5Finkel restores a pronominal suffix on the final verb, -šu₂. There may not be enough room for the sign. The text above follows Oshima 2011: 318.

6"Squinting eyes" is a metonymy for one who is squinting their eyes, which is likely a gesture intended to convey scheming or malicious intent. A similar idea is expressed in the next line. (Consider looking into this further.)

7See CAD B, 89 for similar phrases in Enuma elish.

8There looks to be a small erasure on the A before {d}AMAR.UTU. Foster (2005: 853) and Oshima (2011: 319) derive the initial verb from reʾû, "to shepherd" (2011: 319, 324). I follow Finkel in deriving it from rêmu, "to have mercy," as there is no aleph in the orthography (compare obv. 11).

9What does this line mean?

10The storm may very well be Marduk.

11There is an erasure on the tablet after SU.

12There is an erasure on the tablet near EN.

13For the new root ḫatāb/pu, "to weep, shed (a tear)," see Finkel 1999: 331.

14Oshima reads the first sign as -ṣir (2011: 318). I follow Finkel's reading of ⸢-u₂-a⸣ at the end of the line tentatively (1999: 326), though we do not yet expect the first person suffix. The preceding restoration is my own guess, based on the context. Collation is required.

15Finkel restores [šu-kun?] at the head of the line (1999: 326) while Oshima prefers [li-iš-ša₂-kin?] (2011: 318). In terms of room on the tablet, Finkel's suggestion seems more likely. But it is unclear that a verb is required. The restoration above, drawing on the previous interpretors' ideas, suggests a phrase that would make Marduk the liberator is required. Oshima restores a-[na {d}AMAR.UTU] in the middle of the line, but I do not believe there is enough room for this many signs. Finkel prefers a-[na-ku] (1999: 326), but I do not think the first person voice is contextually appropriate at this point in the prayer. My suggestion creates a bit of redundancy with the first restoration, but it defines the supplicant's location vis-à-vis Marduk. If correct, this location would indicate that the supplicant is not literally imprisoned, an interpretation that Finkel developed (1999). Rather, the references to imprisonment and binding are metaphors for the supplicant's distress and hardship (so also Oshima 2011: 324-325).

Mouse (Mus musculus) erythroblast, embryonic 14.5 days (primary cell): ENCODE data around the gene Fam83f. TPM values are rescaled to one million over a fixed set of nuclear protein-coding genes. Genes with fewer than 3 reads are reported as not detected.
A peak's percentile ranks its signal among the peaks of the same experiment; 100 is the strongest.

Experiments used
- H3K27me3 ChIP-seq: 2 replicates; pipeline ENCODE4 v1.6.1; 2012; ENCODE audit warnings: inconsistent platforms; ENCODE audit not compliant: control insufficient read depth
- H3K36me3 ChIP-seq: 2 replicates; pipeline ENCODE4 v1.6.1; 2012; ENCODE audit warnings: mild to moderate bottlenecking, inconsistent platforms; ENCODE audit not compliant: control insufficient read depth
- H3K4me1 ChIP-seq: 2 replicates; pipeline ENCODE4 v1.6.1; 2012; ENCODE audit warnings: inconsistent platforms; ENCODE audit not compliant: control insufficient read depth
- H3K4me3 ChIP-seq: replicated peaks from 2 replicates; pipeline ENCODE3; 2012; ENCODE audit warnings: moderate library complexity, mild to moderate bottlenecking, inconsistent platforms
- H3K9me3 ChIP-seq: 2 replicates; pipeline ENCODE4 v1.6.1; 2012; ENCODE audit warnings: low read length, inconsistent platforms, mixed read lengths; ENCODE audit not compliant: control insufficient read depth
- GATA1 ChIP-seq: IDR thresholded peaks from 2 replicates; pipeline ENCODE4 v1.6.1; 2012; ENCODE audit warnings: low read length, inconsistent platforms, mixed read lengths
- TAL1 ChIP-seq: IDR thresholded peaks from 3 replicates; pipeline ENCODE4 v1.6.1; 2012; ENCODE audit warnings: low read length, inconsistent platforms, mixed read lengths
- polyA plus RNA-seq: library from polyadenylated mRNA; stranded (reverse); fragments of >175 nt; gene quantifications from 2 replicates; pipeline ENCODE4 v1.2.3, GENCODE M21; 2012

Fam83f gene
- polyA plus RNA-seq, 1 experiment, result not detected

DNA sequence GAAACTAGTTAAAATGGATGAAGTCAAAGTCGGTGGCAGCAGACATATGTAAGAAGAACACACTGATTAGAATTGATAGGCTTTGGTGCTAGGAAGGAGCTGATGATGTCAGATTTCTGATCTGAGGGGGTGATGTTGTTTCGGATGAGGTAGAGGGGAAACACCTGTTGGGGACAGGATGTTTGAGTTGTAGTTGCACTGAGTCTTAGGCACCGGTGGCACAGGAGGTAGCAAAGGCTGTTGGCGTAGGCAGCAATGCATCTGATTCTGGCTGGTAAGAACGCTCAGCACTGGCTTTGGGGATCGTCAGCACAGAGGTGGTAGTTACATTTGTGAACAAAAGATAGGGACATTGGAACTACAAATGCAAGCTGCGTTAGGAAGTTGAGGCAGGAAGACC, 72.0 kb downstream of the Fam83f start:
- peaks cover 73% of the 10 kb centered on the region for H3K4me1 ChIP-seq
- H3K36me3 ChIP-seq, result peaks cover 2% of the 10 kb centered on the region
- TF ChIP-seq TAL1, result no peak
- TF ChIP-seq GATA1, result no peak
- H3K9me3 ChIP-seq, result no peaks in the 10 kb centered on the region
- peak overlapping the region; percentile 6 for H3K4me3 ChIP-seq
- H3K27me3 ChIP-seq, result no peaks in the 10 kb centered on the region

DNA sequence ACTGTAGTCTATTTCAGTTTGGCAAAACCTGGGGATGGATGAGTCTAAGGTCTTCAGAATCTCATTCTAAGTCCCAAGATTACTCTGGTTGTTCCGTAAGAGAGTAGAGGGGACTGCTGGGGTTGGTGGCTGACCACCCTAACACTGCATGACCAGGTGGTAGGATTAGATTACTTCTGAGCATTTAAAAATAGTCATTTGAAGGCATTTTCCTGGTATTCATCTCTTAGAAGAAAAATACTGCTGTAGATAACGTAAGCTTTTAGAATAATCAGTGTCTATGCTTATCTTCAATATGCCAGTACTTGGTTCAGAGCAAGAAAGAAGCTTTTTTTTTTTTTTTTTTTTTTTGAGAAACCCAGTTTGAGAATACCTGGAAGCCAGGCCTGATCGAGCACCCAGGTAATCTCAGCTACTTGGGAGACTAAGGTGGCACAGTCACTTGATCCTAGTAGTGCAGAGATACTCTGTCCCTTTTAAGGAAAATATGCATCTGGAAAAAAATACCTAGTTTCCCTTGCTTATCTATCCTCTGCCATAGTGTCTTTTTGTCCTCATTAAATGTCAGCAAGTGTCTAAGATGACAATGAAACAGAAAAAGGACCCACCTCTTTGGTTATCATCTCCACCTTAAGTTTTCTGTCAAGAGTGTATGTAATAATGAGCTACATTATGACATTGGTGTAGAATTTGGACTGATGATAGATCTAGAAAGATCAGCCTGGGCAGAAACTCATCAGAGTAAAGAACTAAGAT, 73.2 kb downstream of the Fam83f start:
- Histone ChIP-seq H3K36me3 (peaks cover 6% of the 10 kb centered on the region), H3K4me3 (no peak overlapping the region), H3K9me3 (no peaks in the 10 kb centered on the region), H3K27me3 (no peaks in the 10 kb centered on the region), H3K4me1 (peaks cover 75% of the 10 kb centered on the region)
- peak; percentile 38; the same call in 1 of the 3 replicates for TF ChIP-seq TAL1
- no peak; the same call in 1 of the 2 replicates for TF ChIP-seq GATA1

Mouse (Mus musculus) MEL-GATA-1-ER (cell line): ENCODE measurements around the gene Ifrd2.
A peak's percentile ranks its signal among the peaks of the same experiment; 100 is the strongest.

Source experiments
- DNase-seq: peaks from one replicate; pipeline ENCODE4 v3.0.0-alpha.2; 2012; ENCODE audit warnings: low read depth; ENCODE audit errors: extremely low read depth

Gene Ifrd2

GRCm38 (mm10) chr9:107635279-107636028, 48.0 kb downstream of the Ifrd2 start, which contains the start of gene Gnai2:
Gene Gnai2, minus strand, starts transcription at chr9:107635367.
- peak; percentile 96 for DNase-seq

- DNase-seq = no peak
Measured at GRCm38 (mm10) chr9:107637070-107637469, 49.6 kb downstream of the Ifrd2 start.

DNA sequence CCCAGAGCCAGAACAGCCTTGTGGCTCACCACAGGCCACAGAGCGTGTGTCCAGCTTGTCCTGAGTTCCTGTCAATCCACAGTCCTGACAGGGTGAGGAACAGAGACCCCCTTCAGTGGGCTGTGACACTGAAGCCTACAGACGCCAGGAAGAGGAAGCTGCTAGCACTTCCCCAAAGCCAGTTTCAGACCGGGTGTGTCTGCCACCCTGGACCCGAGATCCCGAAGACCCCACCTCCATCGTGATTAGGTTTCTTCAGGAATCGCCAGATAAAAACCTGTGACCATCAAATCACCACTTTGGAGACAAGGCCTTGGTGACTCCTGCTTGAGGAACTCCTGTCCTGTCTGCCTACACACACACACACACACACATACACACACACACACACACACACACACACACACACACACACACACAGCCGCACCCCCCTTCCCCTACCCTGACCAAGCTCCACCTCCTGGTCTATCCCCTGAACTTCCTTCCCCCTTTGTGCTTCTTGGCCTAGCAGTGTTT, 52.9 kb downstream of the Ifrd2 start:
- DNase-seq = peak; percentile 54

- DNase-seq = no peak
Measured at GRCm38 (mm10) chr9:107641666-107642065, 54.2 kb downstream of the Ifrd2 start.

16The restorations follow Oshima 2011: 318.

17The reading follows Oshima's reasonable but conjectural suggestion (2011: 320).

18The reading follows Oshima's reasonable but conjectural suggestion (2011: 320).

19The reading follows Oshima's reasonable but conjectural suggestion (2011: 320).

20The reading follows Oshima (2011: 320, 325).

21There is an erasure after the NA.

22Is this a gesture of derision?

23Oshima reads k[u?]-ri-iṣ, "reprove," before the divine name (2011: 320-321, 325).

24The restoration follows Oshima 2011: 320.

25The line is indented to a position just under the SUR sign in the previous line.

26If this restoration is correct (from Finkel 1999: 327), then the scribe must have written some of these signs on the edge of the tablet.

27If this restoration is correct (from Finkel 1999: 327), then the scribe must have written some of these signs on the edge of the tablet. There is an erasure after the KIL sign.

28If this restoration is correct (from Oshima 2011: 320, 325, where he cites Mayer 1976: 229, 233-234 for parallels), then the scribe must have written some of these signs on the edge of the tablet.

29My restoration at the end of the line builds on Oshima's suggestion to read the sign before the break as ṢI (2011: 320) and attempts to create an opposition vis-à-vis Marduk's speech between rev. 3 and rev. 4-5. In rev. 3, Marduk speaks favor for the supplicant; in rev. 4-5 he orders the enemy's defeat.

30The line is indented on the tablet, beginning under ri-kis in the previous line.

31If this restoration is correct (from Finkel 1999: 327), then the scribe must have written some of these signs on the edge of the tablet. "Manipulated" for īpušanni relies on Foster's rendering (2005: 854).

32Finkel restores a first person pronominal suffix at the end of the line -[ia] (1999: 327). The above follows Oshima's suggestion (2011: 320).

33Oshima restores [ša₂ u₂]- at the head of the line and adds i-le-ʾi to the restoration at the end, though these signs would have to have been written on the tablet's edge (2011: 320).

34The verb u₂-ša₂-an-ni could also be derived from šunnû (D of šanû), "to change," which, with an object designating words or wording, suggests the changing of a message or inscription illicitly (see CAD Š/1, 406-407). The context is overwhelmingly about slander and rumor-mongering; thus, "repeat" is the better primary meaning. This second possibility may be viewed as a wordplay.